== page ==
The Miami Marlins signed Giancarlo Stanton to a 13-year, $325 million contract in the offseason, a record deal for an American sports star and something that was completely unexpected. The Fish opted to go big for their star, and that was the right move and a deserving deal for a star player with a rare talent.
The 2015 season was supposed to be the year that Stanton's play kicked in and put him and the Fish over the top. For the first half, it looked like that was going to be the case, as he went on an absolute tear through late June. Unfortunately, yet another injury spoiled Stanton's year and kept him off the field for the remainder of the season.
Stanton nearly posted a four-win season just in the first half of the campaign, which displays his mammoth star power. "Power" is the relevant term here, because he did most of his damage via his tremendous strength. He launched an insane 27 home runs in his first 318 plate appearances, a rate of one homer nearly every 12 plate appearances! The league leader in home runs in 2015, Baltimore Orioles first baseman Chris Davis, hit 47 homers in 670 plate appearances, a rate of one homer every 14.2 plate appearances. In comparison, Stanton was blowing away the competition, and he indeed held a large Major League home run lead by the time he was ousted from the lineup by his injury.
Those home runs were never of the cheap variety either. Stanton famously hit one homer directly out of Dodgers Stadium this year.
These were not cheap shots, baby. According to ESPN Home Run Tracker, Stanton owns an average true distance for his homers of 417.6 feet, an insane total which ended up second in all of baseball among sluggers behind only Joc Pederson. Stanton also owns the two longest home runs of the season, surprisingly neither of which were the Dodger Stadium blast. He owns two shots with a true distance measured at 484 feet, both hit at Marlins Park. In fact, Stanton enjoys the comforts of home despite the deep walls; he hit 13 of his 27 homers in 162 plate appearances, which is barely different in rate than his road numbers. He also hit better overall at home, which likely means that those deep fences have no effect on Stanton's elite power.
It is not as though he hit homers at the expense of doubles, either. He still 27 percent of his non-homer hits for extra bases, just as he did in a nearly full campaign in 2014. Stanton was essentially continuing his powerful run after the fastball to the face ended his year last season, which is a promising sign for the future.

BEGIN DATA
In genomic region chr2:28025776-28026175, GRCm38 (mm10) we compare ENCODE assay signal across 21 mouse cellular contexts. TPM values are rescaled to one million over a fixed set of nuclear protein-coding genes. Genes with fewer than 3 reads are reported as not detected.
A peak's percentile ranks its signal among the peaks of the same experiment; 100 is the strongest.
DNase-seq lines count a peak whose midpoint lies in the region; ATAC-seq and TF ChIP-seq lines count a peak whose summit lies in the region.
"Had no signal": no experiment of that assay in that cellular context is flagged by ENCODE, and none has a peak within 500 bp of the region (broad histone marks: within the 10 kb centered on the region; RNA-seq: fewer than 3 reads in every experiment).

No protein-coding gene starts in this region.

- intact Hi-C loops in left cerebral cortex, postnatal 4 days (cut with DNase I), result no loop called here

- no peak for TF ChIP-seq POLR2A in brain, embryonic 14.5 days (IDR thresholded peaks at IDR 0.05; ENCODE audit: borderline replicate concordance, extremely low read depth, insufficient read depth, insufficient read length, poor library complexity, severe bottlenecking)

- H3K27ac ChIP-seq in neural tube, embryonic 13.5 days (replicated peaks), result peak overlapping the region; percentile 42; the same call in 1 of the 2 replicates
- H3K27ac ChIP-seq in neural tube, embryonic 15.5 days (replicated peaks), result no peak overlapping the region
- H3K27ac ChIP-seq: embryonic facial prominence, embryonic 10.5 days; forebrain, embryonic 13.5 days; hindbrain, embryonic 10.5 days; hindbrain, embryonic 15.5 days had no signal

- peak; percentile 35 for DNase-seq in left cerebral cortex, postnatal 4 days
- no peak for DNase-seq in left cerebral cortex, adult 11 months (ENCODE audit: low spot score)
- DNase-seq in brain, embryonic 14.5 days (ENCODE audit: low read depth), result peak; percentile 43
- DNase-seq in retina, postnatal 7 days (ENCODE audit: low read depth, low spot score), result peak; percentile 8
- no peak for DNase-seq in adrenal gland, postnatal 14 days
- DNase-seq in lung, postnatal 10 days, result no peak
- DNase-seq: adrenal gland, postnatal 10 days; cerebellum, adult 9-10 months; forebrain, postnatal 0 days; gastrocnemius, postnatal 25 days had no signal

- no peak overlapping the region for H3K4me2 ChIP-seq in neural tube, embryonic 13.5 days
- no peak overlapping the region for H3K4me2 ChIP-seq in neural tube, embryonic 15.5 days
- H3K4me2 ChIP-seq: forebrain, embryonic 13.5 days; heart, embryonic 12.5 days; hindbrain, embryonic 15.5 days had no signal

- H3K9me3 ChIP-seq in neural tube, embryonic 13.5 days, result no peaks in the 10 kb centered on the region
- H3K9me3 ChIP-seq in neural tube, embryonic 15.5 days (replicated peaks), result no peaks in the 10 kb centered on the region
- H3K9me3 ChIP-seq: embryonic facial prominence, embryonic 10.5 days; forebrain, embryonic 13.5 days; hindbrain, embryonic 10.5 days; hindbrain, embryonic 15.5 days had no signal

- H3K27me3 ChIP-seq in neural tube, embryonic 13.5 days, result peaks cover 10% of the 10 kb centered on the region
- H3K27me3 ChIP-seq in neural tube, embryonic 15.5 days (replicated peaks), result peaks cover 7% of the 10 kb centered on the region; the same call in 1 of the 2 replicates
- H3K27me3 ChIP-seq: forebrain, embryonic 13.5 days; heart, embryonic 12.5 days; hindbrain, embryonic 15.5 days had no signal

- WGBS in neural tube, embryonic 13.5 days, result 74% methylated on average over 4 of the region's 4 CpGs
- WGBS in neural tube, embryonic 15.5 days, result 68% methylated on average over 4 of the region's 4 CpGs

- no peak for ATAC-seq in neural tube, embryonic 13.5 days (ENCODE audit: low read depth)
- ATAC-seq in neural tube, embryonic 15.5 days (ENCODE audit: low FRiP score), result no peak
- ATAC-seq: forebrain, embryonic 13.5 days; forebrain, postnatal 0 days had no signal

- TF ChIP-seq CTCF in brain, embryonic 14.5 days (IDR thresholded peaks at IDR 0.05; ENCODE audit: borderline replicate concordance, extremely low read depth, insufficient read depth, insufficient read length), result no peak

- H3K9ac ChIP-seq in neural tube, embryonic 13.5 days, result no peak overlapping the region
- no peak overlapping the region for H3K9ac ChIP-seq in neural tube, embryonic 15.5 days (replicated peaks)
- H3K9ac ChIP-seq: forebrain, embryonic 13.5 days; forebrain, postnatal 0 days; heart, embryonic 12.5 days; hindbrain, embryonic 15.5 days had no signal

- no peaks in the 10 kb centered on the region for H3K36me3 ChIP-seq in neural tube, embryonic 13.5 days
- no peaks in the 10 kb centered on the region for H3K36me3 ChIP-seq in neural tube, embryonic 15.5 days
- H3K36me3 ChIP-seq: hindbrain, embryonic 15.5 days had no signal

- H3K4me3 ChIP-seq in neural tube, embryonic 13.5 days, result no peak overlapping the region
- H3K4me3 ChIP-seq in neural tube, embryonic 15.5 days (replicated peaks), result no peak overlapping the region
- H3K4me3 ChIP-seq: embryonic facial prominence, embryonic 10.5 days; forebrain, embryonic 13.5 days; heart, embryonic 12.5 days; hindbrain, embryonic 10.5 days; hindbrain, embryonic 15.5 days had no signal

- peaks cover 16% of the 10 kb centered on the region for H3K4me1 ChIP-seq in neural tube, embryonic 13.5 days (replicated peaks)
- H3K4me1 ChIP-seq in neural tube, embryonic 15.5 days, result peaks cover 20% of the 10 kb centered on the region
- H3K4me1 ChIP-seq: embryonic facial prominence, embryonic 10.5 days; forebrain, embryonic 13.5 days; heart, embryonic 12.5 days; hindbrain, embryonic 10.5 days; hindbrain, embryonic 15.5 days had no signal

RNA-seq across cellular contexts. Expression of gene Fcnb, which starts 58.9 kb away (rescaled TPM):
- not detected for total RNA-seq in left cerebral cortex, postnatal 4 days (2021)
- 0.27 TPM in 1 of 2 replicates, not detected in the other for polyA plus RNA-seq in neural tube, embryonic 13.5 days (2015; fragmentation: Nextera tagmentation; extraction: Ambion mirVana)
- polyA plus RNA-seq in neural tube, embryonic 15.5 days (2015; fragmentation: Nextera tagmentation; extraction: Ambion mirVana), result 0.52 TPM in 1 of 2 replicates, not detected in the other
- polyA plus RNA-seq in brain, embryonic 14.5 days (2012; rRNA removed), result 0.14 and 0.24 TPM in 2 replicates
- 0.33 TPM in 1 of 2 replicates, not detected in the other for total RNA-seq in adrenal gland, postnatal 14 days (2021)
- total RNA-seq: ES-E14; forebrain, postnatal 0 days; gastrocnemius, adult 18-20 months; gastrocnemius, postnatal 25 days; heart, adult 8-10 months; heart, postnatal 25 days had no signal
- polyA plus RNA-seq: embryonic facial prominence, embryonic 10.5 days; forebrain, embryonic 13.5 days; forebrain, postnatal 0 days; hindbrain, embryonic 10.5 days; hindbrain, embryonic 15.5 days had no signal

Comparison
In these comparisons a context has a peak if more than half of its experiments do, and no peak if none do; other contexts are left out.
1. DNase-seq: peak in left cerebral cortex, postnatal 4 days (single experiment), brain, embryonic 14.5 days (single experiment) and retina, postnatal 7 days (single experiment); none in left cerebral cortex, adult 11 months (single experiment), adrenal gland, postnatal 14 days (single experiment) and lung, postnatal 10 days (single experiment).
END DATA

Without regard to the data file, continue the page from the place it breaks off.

The most interesting thing about Stanton's season offensively is that he did all of this despite getting more balls in the strike zone and striking out more often. He saw 43 percent of pitches in the zone, which is up from 41 percent for the last two years, but on swings out of the strike zone, Stanton only made contact on 40 percent of them. This is down from 50 percent last year. He struck out 95 times on just 318 plate appearances, a rate of about 30 percent. He had not hit a 30 percent mark since his rookie season in 2010. Along with that came a lack of walks. He walked in only nine percent of non-intentional walk situations, which is down from 11 percent last season.
None of that mattered, however, because when Stanton made contact, the ball was demolished. Among players with at least 300 plate appearances, Stanton led all of baseball on hard-hit contact, with a rate of almost 50 percent of batted balls classified as "hard-hit." The next competitor, Twins rookie Miguel Sano, was second at 43.2 percent. The gap between Stanton and Sano was the same as the gap between Sano and the 30th-ranked Chris Carter. He just crushed balls all season.
Unfortunately, "all season" was not very long. Stanton swung hard and missed on a pitch in late June and felt a twinge in his hand, and later on he continued to have symptoms. He was found to have a fractured hamate bone, a common injury among athletes that swing club-like objects like in baseball or tennis. The original thought was that Stanton would be able to return within four to six weeks, since the injury requires removal of the bone from the area. However, Stanton had persistent problems with pain with grip, and he failed a minor league stint due to recurrence of symptoms. The timing of the injury was right before the All-Star Game, meaning Stanton missed yet another Midsummer Classic thanks to an injury despite him being named a starter.
Stanton did miss more time this year than he ever had in previous seasons. The hamate bone fracture caught him at 74 games, meaning he spent time on the disabled list for the remaining 88 games of the year. Prior to that, Stanton's most games missed in his career was 46 games in 2013, during a mostly injury-riddled campaign. This year felt less "injury-riddled" because he missed so much time from one injury, but it was a disappointing result to what could have been a marquee campaign.
Still, a four-win season is an impressive mark for part of a season. Stanton still needs to stay healthy for closer to a full season, but his rate if he kept up this pace until the end of the year would have been insane. He was on pace for a 7.4-win season and 51 home runs if he had made it to 600 plate appearances, and given how he has been playing since getting back to health in 2014, I would not have doubted it. Marlins fans have to cross their fingers for no more injuries, because with that should come more fantastic success in 2016.